Intrigued, I thought about the origin of other genres and went back down the rabbit hole again.

The term science fiction first appeared in ads for Air Wonder Stories magazine in 1929. Before, those stories were called scientification. And the abbreviated form sci-fi was only used from 1955.

When and where the romance genre began is a bit more difficult to pin down. Apparently it’s from the Latin word Romanicus (to write in a Roman style), which came to mean “written in French”, French being one of the Romantic languages that evolved from Latin. The less serious stories (usually about chivalrous heroes, knights, magic and dragons, often in imaginary, otherworldly settings), were usually written in French. The term then included all sorts of tall tales, but finally came to mean a love story.

Currently trending is “spec-fic”, short for speculative fiction. The term has been around for ages but was made popular in 1947 when Robert Heinlein used it in an essay called “On the writing of speculative fiction”. It’s an umbrella term that encompasses many different genres from dystopian fiction to alternative history, but it’s the “what if?” story. Not always that hard to imagine.

Follow @Jenniferdplatt

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2016 Open Book Festival: Confirmed international and local authors announced

2016 Open Book Festival: Confirmed international and local authors announced

 

Alert! The Open Book Festival has announced the first group of confirmed international and local authors for this year’s event.

The sixth annual Open Book will take place from 7 to 11 September in Cape Town.

This year’s festival will comprise more than 100 events, at The Fugard Theatre, the District Six Homecoming Centre and The Book Lounge.

The final programme will be available in early August, and tickets will be available on Webtickets.

“We are thrilled to be announcing the first group of authors for Open Book Festival 2016,” festival director Mervyn Sloman says. “We have confirmed participants joining us from Botswana, Canada, Denmark, Finland, France, Ghana, Holland, New Zealand, Nigeria, Norway, Reunion, United Kingdom and USA.

“As always we look forward to an outstanding collection of powerful South African writers talking about their work on the international stage that Open Book provides.

“I can’t wait to see the impact the likes of Pumla Dineo Gqola, Fred Khumalo, Bongani Madondo, Mohale Mashigo and Yewande Omotoso are going to have on Cape Town audiences. These writers are the tip of a very exciting iceberg that gives us cause for celebration in the SA book world that has many real and difficult challenges.”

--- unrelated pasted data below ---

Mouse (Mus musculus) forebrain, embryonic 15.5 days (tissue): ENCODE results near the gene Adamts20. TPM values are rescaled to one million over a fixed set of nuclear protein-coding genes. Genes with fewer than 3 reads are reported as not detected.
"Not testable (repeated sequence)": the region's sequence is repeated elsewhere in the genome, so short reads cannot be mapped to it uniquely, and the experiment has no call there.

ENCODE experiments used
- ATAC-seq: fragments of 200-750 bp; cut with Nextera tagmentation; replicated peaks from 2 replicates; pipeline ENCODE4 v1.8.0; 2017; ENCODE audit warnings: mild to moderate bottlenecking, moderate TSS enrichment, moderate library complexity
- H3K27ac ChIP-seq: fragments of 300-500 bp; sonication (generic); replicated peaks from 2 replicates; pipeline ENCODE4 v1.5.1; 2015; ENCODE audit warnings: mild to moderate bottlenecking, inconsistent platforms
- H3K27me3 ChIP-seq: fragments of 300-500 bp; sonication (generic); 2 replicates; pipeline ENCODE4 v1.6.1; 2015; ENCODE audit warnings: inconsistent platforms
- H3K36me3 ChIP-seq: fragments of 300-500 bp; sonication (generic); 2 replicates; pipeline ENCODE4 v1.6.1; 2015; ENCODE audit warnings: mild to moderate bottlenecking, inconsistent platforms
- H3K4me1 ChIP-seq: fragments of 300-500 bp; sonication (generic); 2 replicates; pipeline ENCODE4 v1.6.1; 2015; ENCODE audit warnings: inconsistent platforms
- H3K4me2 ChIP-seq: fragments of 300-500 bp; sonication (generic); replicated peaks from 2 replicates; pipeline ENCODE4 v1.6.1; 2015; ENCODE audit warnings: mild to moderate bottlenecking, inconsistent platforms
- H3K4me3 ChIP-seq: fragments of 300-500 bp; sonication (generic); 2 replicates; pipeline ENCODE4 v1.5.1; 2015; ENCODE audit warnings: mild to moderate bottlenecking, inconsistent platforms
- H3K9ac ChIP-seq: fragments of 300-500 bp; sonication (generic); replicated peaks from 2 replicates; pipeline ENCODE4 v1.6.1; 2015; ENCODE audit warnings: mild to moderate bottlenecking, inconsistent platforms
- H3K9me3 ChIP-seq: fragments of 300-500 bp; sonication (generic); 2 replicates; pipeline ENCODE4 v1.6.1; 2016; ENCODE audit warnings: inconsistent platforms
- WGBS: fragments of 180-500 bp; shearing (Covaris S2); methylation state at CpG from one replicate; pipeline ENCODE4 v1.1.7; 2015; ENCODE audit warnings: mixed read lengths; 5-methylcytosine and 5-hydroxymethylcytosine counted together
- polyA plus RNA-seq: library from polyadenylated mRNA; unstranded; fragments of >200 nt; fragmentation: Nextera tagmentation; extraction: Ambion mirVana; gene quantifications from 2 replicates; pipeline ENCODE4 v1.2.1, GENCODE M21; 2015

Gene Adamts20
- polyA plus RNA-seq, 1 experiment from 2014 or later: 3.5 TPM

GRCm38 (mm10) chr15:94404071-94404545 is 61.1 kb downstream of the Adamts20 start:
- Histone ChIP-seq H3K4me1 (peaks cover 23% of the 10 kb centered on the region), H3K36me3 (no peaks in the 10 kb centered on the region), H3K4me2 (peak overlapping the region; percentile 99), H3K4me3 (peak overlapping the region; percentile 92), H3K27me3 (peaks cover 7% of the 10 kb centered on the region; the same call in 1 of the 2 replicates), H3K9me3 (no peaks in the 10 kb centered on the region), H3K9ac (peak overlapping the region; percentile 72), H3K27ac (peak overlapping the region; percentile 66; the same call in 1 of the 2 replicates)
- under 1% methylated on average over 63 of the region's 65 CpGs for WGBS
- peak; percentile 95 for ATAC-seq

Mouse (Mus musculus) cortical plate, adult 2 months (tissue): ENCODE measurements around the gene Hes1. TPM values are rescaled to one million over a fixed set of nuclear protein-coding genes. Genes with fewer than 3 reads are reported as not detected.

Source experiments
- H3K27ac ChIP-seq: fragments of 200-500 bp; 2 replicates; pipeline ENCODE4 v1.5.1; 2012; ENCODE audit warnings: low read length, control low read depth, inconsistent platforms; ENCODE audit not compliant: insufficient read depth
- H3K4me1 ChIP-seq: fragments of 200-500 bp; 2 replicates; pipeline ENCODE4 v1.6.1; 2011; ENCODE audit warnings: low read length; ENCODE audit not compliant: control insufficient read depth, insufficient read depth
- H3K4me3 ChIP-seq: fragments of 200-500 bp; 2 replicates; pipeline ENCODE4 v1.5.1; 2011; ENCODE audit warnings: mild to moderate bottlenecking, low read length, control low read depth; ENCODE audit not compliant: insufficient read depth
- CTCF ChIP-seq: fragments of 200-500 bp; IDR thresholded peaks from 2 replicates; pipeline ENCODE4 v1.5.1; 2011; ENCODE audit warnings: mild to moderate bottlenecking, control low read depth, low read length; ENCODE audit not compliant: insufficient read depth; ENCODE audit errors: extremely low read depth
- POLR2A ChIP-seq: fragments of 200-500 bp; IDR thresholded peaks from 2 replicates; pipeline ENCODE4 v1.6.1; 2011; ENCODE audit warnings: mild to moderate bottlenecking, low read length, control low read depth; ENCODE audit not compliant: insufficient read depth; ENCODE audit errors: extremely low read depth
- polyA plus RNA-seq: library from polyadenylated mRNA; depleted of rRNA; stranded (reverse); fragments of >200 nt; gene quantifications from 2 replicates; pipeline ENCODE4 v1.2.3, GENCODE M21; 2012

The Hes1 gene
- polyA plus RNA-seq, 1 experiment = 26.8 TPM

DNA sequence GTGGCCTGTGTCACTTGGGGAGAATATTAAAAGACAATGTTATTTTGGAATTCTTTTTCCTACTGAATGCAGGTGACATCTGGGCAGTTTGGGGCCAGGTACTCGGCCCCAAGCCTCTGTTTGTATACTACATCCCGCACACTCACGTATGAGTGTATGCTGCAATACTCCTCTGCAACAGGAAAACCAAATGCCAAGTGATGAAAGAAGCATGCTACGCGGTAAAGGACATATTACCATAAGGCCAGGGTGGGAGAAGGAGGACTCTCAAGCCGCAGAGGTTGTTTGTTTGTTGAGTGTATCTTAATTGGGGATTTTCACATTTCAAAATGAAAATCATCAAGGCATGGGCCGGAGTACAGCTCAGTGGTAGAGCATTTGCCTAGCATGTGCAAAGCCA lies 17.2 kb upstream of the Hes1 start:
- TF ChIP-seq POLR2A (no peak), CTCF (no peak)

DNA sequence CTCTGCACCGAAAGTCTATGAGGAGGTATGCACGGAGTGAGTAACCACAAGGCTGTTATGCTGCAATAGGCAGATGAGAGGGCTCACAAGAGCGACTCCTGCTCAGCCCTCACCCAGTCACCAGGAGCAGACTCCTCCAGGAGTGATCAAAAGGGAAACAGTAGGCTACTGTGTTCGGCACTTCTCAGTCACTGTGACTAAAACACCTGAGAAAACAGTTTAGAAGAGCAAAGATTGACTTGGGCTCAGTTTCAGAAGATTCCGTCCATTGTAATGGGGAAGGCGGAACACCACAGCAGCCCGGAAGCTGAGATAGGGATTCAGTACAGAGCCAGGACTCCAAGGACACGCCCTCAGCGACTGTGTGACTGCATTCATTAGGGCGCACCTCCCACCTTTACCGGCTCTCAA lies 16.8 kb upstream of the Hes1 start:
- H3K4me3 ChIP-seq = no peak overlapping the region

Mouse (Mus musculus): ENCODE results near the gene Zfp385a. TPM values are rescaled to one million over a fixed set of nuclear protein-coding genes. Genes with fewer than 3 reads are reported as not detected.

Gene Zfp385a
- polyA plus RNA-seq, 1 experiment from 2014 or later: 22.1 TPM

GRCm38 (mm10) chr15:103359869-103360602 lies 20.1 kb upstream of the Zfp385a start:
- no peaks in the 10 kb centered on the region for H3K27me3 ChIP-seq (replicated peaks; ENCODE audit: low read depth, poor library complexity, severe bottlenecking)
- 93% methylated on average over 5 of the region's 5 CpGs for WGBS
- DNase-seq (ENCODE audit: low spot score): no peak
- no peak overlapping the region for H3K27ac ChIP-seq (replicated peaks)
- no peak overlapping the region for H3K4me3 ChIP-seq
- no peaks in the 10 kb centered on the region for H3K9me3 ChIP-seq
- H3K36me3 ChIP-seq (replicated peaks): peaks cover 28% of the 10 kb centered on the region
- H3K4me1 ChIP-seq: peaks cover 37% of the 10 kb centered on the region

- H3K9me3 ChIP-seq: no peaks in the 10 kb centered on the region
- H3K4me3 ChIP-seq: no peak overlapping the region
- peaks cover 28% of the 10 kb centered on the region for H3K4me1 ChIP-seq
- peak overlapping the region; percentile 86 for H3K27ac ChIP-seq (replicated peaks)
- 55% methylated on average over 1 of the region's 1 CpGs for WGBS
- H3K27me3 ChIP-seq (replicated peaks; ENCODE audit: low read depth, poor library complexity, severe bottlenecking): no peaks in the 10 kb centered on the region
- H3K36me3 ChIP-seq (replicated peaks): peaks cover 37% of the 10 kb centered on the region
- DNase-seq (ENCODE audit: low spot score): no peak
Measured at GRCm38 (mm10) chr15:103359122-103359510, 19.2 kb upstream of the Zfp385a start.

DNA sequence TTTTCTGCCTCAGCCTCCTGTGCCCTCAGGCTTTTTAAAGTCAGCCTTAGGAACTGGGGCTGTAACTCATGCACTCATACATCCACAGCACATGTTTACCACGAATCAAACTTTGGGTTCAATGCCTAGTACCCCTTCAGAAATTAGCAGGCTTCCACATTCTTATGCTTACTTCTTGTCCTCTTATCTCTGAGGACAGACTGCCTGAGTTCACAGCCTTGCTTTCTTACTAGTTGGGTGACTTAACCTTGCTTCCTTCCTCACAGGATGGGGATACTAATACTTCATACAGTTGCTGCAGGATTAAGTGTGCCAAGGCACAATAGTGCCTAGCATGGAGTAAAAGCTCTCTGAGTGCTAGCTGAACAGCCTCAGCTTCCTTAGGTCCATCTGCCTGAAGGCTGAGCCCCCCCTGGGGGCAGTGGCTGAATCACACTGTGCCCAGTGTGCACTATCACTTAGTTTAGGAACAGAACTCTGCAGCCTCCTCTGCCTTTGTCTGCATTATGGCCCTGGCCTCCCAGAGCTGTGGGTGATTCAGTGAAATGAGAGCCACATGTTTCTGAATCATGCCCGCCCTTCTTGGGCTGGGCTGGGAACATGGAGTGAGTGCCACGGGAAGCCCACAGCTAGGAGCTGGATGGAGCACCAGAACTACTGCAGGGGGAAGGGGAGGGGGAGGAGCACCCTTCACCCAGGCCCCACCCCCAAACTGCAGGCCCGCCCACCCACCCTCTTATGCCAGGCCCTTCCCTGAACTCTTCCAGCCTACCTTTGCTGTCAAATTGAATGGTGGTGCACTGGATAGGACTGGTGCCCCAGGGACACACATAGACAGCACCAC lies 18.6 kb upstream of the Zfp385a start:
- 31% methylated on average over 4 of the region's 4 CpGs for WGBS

RapeBitches' BrewSigh The Beloved CountryThe YearningThe Woman Next Door

 

Check out the confirmed international authors:

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Adeiye “MC Complex” Tjon Tam Pau is a coach and workshop master for Poetry Circle Nowhere – a collective of writing performers in the Netherlands – and is active in the Dutch and international hip-hop scene.
 
 
 
 
 
 
 
 
 
 
 
 
nullReacher Said Nothing
Andy Martin is a lecturer in French literature and philosophy at the University of Cambridge. Most recently he published Reacher Said Nothing, a book about Lee Child writing his 21st Reacher novel, Make Me
 
 
 
 
 
 
 
 
 
 
 
 
nullThe Bear's Surprise
Benjamin Chaud was born in Briançon in the Hautes-Alpes and he studied drawing and applied arts at the Arts Appliqués in Paris and the Arts Décoratifs in Strasbourg. His award-winning books have been translated into over 20 languages.
 
 
 
 
 
 
 
 
 
 
nullThe Fishermen
Chigozie Obioma was born in Nigeria and is currently the professor of Literature and Creative Writing at the University of Nebraska-Lincoln. His debut novel, The Fishermen, was an international hit.
 
 
 
 
 
 
 
 
 
 
 
 
nullWhat Belongs to You
Garth Greenwell‘s novella Mitko won the 2010 Miami University Press Novella Prize and was a finalist for the Edmund White Award for Debut Fiction and a Lambda Literary Award. What Belongs to You is his debut novel.
 
 
 
 
 
 
 
 
 
 
 
nullDaydreams of Angels
Heather O’Neill is a Canadian novelist, poet, short-story writer, screenwriter and essayist. Lullabies for Little Criminals, her debut novel, was published in 2006 to international critical acclaim. She has since published the novel The Girl Who Was Saturday Night and the short story collection Daydreams of Angels.